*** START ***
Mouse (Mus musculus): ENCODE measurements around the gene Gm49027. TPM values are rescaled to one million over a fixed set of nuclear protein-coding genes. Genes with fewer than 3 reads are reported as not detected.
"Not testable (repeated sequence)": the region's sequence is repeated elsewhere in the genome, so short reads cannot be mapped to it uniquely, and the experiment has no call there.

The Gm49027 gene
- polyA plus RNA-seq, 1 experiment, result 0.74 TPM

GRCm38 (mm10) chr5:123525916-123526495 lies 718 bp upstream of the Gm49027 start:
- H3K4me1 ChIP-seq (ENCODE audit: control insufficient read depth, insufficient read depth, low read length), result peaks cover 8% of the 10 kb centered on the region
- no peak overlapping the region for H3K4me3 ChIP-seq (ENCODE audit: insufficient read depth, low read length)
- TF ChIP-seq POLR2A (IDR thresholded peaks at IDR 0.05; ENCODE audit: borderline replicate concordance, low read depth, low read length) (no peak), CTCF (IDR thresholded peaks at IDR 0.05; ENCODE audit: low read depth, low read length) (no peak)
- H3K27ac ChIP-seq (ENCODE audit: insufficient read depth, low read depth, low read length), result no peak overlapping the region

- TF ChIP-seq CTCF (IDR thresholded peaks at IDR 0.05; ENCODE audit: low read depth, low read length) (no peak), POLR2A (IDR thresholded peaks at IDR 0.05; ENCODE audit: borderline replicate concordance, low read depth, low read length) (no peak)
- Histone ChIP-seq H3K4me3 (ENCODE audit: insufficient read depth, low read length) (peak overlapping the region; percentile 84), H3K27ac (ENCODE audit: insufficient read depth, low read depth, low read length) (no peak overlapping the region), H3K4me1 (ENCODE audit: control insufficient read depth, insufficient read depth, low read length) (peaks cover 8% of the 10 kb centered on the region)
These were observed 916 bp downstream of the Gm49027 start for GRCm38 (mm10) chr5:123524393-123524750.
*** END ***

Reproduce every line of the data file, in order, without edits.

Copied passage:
Mouse (Mus musculus): ENCODE measurements around the gene Gm49027. TPM values are rescaled to one million over a fixed set of nuclear protein-coding genes. Genes with fewer than 3 reads are reported as not detected.
"Not testable (repeated sequence)": the region's sequence is repeated elsewhere in the genome, so short reads cannot be mapped to it uniquely, and the experiment has no call there.

The Gm49027 gene
- polyA plus RNA-seq, 1 experiment, result 0.74 TPM

GRCm38 (mm10) chr5:123525916-123526495 lies 718 bp upstream of the Gm49027 start:
- H3K4me1 ChIP-seq (ENCODE audit: control insufficient read depth, insufficient read depth, low read length), result peaks cover 8% of the 10 kb centered on the region
- no peak overlapping the region for H3K4me3 ChIP-seq (ENCODE audit: insufficient read depth, low read length)
- TF ChIP-seq POLR2A (IDR thresholded peaks at IDR 0.05; ENCODE audit: borderline replicate concordance, low read depth, low read length) (no peak), CTCF (IDR thresholded peaks at IDR 0.05; ENCODE audit: low read depth, low read length) (no peak)
- H3K27ac ChIP-seq (ENCODE audit: insufficient read depth, low read depth, low read length), result no peak overlapping the region

- TF ChIP-seq CTCF (IDR thresholded peaks at IDR 0.05; ENCODE audit: low read depth, low read length) (no peak), POLR2A (IDR thresholded peaks at IDR 0.05; ENCODE audit: borderline replicate concordance, low read depth, low read length) (no peak)
- Histone ChIP-seq H3K4me3 (ENCODE audit: insufficient read depth, low read length) (peak overlapping the region; percentile 84), H3K27ac (ENCODE audit: insufficient read depth, low read depth, low read length) (no peak overlapping the region), H3K4me1 (ENCODE audit: control insufficient read depth, insufficient read depth, low read length) (peaks cover 8% of the 10 kb centered on the region)
These were observed 916 bp downstream of the Gm49027 start for GRCm38 (mm10) chr5:123524393-123524750.